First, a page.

You know the latter “university” design will be compromised – discrepancies in data standards, data flows, siloed data knowledge, disjointed data governance, etc. However, it also comes with a big benefit. You can keep appending new sets of data that were never part of initial considerations, of any of the IT / data silos. It could be weather data, social trending, building approvals or so much more. It could be any data set that you think could unlock new insights.
But to form a coherent and valuable data set, you still need a common blueprint. As Stephanie Shen describes on towardsdatascience.com,
“…the following areas need to be considered and planned at this conceptual stage:
– The core data entities and data elements such as those about customers, products, sales.
– The output data needed by the clients and customers.
– The source data to be gathered and transformed or referenced to produce the output data.
– Ownership of each data entity and how it should be consumed and distributed based on business use cases.
– Security policies to be applied to each data entity.
– The relationships between the data entities, such as reference integrity, business rules, execution sequence.
– Standard data classification and taxonomy.
– Standards of data quality, operations, and Service Level Agreements (SLAs).
This conceptual level of design consists of the underlying data entities that support each business function.“
As with all valuable OSS tripods, your value in the CDM chain is being able to connect the silos of business, IT and operations.
Our OSS / BSS manage some of the world’s most vital comms infrastructure don’t they? That makes them pretty important assets to protect from cyber-intrusion. Therefore security is a key, but often underestimated, component of any OSS / BSS project.
Let me start by saying I’m no security expert. However, I have worked with quite a few experts tasked with securing my OSS projects and picked up a few ideas along the way. I’ll share a few of those ideas in today’s post.
We look at:
Security Trust Zones / Realms
Restricting Access to OSS / BSS systems and data
OSS / BSS Data Security
Real-time Security Logging / Monitoring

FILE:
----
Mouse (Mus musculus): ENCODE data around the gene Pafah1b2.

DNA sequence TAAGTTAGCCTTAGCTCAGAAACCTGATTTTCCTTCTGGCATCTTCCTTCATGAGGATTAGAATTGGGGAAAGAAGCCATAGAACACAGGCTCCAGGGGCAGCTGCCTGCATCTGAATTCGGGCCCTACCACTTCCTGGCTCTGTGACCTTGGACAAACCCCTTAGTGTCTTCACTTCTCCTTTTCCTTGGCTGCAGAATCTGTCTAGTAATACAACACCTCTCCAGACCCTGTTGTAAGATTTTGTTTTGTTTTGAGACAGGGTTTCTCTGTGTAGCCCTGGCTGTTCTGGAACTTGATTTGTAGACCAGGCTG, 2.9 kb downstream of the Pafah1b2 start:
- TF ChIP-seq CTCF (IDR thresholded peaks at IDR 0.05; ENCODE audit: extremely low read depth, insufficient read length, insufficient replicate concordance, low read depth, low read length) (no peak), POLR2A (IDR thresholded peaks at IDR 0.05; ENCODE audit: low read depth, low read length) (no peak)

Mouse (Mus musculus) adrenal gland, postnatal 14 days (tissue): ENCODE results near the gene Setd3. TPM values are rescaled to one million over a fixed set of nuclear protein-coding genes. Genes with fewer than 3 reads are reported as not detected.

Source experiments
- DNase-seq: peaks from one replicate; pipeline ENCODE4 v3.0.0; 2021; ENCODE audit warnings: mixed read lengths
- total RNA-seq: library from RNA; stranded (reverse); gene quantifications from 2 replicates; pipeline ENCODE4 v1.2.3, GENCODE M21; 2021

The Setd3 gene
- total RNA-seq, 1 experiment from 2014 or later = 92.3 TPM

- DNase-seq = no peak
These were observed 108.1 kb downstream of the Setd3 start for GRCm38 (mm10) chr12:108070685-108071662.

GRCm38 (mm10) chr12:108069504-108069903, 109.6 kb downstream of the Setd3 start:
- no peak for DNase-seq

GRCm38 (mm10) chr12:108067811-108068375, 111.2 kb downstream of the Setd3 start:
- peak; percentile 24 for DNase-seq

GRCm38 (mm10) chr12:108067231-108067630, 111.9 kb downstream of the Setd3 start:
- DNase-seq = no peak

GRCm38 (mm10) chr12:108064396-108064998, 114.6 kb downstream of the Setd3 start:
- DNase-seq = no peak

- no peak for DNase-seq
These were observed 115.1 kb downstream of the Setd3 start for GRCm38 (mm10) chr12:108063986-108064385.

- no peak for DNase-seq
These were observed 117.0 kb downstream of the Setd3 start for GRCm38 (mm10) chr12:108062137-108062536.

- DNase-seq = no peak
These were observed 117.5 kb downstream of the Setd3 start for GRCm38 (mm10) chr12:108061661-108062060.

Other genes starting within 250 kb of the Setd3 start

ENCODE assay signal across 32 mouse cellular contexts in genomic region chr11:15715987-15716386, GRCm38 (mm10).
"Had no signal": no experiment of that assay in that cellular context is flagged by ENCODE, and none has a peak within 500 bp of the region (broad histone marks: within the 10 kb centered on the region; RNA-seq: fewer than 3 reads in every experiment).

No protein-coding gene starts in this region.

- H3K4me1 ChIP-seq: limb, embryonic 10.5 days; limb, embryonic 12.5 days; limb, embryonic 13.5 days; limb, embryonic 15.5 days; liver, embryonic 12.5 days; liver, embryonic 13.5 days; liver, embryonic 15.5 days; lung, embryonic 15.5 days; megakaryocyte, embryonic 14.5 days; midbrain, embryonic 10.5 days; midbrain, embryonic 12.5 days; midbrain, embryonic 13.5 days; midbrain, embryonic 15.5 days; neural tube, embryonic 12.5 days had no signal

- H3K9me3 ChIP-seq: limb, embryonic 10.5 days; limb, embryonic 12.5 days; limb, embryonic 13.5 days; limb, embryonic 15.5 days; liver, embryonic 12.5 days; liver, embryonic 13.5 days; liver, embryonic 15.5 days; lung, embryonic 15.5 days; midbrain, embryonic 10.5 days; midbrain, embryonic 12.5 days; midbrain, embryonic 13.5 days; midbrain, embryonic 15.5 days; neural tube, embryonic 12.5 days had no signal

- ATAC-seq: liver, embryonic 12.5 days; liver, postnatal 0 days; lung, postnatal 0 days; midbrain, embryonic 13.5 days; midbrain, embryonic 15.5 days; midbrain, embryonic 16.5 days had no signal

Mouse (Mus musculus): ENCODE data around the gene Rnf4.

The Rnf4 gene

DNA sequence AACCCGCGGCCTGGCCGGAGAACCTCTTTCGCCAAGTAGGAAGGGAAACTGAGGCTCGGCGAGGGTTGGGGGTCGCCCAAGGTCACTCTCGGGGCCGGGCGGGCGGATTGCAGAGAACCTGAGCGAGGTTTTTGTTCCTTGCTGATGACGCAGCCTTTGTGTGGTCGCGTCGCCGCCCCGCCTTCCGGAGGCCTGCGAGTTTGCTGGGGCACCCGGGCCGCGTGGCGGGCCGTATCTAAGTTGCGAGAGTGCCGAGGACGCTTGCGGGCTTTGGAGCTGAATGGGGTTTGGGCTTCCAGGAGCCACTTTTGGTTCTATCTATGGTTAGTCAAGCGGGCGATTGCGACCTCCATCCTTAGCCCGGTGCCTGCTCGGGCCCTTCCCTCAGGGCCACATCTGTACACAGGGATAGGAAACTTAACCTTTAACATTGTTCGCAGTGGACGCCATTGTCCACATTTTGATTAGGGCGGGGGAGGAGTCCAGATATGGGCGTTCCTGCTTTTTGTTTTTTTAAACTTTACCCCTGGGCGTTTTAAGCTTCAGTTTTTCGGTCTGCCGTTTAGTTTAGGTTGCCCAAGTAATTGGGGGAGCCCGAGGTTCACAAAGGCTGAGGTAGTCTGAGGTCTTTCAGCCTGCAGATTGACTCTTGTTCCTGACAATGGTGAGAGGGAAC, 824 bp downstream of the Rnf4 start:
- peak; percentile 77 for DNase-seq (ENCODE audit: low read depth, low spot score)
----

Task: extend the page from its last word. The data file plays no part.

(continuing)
Useful Security Standards
1. Security Trust Zones / Realms
For me, security starts with how you segment and segregate your network and related systems. The aim of segmentation / segregation is to restrict malicious access to sensitive data / systems. The diagram below shows a highly simplified three-realm design, starting at the bottom:
The operator’s Active Network realm – the network that carries live customer traffic and is managed by the CSP / operator [Noting though, that these are possibly managed as virtual and/or leased entities rather than owned]. It comprises the routers, switches, muxes, etc that make up the network. As such, this zone needs to be highly secure. Customers connect to the Active Network at the edge of the organisation’s network, often via CPE (Customer Premises Equipment), NTU (Network Termination Units) or similar. Dedicated Network Operation Centre (NOC) operator terminals tend to connect inside the Active Network
The operator’s Corporate / Enterprise realm – the network that houses the organisation’s corporate IT assets. This is where most corporate staff engage with core business services like desktop tools and so much more. If network operations staff need to connect to the Corporate / Enterprise realm but also reach into the Active Network realm, then an air-gap is usually established by the SCP between the two. This is bridged through technologies like Citrix, RDP (Remote Desktop Protocol) or similar
The Cloud / Internet realm – the external networks / infrastructure utilised by the organisation that are outside the organisation’s direct control. This includes Internet services, which many corporate users rely on of course. However, it may also include some important components of your OSS/BSS stack if provided as public cloud services, an increasingly common software supply model these days
You’ll also notice the all-important Security Control Points (SCP) like firewalls that provide segregation between the zones
In all likelihood, your security trust model will contain more than three zones, but these should be the absolute minimum.
The Active Network should be segregated from the Corporate / Enterprise network so that it can continue to provide service to customers even if the connection between them is lost (or intentionally severed if a security breach is identified).
This is where things get interesting. The Active Network and our Network Management stack rely on Shared Services such as DNS (Domain Naming System), NTP (Network Time Protocol), Identity / Access Management, Anti-Virus and more. These tend to be housed in Corporate / Enterprise realms. If we want the Active Network to be able to operate in complete standalone mode then we need to provide special consideration to the shared services architectures.